Eric, I was already a fan of Free City. But the Eureka moment came, when you introduced me to see the not yet published manuscripts of the rest of the trilogy, and it became clear that your story feels historically real, and yet fantastical and satirical at the same time – a blend of genre, that is highly original and very much thought after. And that was such valuable insight – because every adaptation starts with the question: what is the genre?
Coming back to my main question: what got you to the 1600s and to this particular part of it in Germany? What brought you into Brunswick or into the Free City, which for me is Rostock, Lübeck, Danzig (Gdansk) or the like?
David: My answer is incredibly simple and banal. I was wandering around a library that gave me a fellowship. I found the sources in the library. I said, “Oh, cool, I’ll go find the rest of the sources.” So, I did and that’s what they pay me a good salary to do.
Eric: Well there’s also the question of what disposes one to even be looking.
One of the fascinating aspects of your book, David, is, that you have an extremely good grasp of legal and judiciary concepts. Your ability to explicate not just what Tobias was saying about ideas of physiology, biology, gynecology, but also to explicate the evolution of legal concepts through time and how that comes together with religious ideas.
Aside from the gripping story itself, it’s fascinating how you narrate the confluence of a kind of endgame Christianity, the Christianity of the Middle Ages, coming together with these early modern interpretations of science and scientific theory.
You make it clear that for the authorities trying Grethe, truth was paramount. The authorities will resort to torture, if need be, to establish the truth – which is part of what makes your book obviously very relevant to readers today.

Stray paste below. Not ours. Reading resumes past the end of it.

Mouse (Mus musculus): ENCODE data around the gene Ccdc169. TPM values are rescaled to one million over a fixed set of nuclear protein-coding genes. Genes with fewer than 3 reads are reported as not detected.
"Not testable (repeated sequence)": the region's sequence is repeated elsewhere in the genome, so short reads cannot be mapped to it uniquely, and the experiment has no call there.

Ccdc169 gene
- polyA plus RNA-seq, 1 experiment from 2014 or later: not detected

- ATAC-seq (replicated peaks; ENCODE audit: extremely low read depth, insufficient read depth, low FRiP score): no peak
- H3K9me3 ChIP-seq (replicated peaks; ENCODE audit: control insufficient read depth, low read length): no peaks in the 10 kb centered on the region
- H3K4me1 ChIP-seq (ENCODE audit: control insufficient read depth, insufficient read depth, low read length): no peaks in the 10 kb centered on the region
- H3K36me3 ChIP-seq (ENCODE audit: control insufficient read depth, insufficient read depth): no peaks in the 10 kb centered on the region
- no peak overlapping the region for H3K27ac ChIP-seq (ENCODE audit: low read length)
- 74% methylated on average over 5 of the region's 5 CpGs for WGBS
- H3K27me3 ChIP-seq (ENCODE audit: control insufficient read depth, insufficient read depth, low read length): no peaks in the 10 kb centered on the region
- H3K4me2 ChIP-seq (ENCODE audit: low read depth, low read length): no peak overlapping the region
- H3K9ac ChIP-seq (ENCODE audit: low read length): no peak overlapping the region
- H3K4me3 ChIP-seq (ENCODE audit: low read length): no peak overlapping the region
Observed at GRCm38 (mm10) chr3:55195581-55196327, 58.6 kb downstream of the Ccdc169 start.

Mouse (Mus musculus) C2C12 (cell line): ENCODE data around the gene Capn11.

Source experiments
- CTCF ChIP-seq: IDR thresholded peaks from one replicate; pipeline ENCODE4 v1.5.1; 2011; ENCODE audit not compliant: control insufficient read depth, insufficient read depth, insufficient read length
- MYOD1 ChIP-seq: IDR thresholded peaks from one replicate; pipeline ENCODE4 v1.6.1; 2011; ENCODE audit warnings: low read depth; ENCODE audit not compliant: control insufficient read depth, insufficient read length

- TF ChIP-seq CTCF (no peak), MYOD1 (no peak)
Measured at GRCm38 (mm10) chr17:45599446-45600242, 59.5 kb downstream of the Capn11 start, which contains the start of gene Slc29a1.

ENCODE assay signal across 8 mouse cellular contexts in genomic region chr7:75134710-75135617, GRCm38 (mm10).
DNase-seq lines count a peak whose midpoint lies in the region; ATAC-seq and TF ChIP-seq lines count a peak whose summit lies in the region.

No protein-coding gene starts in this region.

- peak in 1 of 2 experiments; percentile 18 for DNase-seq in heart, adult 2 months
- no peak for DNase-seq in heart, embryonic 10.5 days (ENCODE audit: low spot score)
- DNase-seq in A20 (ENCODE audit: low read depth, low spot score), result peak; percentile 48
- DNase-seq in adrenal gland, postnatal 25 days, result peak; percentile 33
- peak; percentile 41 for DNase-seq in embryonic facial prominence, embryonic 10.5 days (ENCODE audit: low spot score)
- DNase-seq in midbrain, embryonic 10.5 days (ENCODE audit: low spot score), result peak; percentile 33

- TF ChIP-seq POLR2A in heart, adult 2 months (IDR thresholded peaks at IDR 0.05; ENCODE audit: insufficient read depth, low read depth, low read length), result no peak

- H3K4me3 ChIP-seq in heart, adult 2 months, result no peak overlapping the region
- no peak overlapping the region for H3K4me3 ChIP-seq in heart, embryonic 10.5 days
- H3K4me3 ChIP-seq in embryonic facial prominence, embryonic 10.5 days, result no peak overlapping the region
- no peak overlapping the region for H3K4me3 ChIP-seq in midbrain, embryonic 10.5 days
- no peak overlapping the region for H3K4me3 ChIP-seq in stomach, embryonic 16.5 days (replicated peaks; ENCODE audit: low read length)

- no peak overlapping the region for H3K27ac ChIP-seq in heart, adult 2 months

Where did that idea come from that the truth is so absolute and so essential – that one would go to that length to establish it? Obviously, it seems to me to come out of the religious or even pre-religious need for certainty, an Aristotelian kind of concept. Which, at that moment in history, is playing out in a funny way. Now there is science, through which truth can be established. And it is their job to find the truth, using the available scientific system to find it, whatever the cost is and not to think about anything else. All they have to do is go for the truth. And that empowers the truth-seekers to create whole systems around the idea of truth. It also can be an enormous delivery system for human misery.
David: Oh, yeah. Absolutely.
Eric: Because you’re thinking about the truth to the exclusion of all else.
David: I think you’re right about the religious connection. That’s why confession to the crime was so important. The idea of confession in early modern continental jurisprudence comes out of the significance of confession as a religious act, and then obviously the significance of testifying. So, there’s that. The other side of it is, when you think about lawyers, the one thing that I did think about were these legal theorists, including the lawyer Oldekop himself.
I have very good friends who are lawyers. And one of the things that they kept saying was, this isn’t theory. This guy is a lawyer, and what lawyers do is law. In this case, he's asking about jurisdiction, he's looking where can he place the case. Lawyers through time think like lawyers, and that is a continuity in Western society, in Western history. And lawyers are usually not great intellectuals. Most often they are practical people who follow leads and see what they can make out of them. So that, I think was actually something that was really, really important.
But I want to come back to Free City and how you got into that, and I still want to know, why that?